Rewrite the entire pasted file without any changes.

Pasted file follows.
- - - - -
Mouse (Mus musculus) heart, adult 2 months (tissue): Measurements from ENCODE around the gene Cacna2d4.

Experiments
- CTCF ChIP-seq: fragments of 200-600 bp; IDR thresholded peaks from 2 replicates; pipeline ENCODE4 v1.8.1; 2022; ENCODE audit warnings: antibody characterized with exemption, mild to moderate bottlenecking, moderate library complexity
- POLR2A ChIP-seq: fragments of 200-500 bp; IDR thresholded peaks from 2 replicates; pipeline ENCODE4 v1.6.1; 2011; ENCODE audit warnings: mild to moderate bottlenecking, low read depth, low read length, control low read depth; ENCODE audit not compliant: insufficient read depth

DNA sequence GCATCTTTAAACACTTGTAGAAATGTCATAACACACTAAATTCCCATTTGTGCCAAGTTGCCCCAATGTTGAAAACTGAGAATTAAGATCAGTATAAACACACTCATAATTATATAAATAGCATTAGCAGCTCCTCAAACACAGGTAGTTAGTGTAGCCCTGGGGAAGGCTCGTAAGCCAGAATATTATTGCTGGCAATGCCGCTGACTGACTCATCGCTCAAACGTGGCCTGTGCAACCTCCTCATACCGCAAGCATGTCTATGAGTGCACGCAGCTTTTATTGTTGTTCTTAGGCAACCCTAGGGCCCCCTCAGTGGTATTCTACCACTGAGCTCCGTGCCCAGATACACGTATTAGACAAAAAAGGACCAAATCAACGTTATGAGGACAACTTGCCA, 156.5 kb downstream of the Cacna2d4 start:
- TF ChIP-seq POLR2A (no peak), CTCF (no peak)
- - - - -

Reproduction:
Mouse (Mus musculus) heart, adult 2 months (tissue): Measurements from ENCODE around the gene Cacna2d4.

Experiments
- CTCF ChIP-seq: fragments of 200-600 bp; IDR thresholded peaks from 2 replicates; pipeline ENCODE4 v1.8.1; 2022; ENCODE audit warnings: antibody characterized with exemption, mild to moderate bottlenecking, moderate library complexity
- POLR2A ChIP-seq: fragments of 200-500 bp; IDR thresholded peaks from 2 replicates; pipeline ENCODE4 v1.6.1; 2011; ENCODE audit warnings: mild to moderate bottlenecking, low read depth, low read length, control low read depth; ENCODE audit not compliant: insufficient read depth

DNA sequence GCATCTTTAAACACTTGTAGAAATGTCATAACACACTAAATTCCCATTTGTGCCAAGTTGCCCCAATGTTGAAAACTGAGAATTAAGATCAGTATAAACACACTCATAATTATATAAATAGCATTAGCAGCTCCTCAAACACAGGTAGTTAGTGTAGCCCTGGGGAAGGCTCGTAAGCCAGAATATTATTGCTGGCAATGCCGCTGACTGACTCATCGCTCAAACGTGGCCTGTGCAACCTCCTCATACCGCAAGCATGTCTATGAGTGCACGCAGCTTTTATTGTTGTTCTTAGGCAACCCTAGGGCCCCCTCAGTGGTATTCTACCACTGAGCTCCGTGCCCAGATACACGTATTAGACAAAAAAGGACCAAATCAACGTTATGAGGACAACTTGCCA, 156.5 kb downstream of the Cacna2d4 start:
- TF ChIP-seq POLR2A (no peak), CTCF (no peak)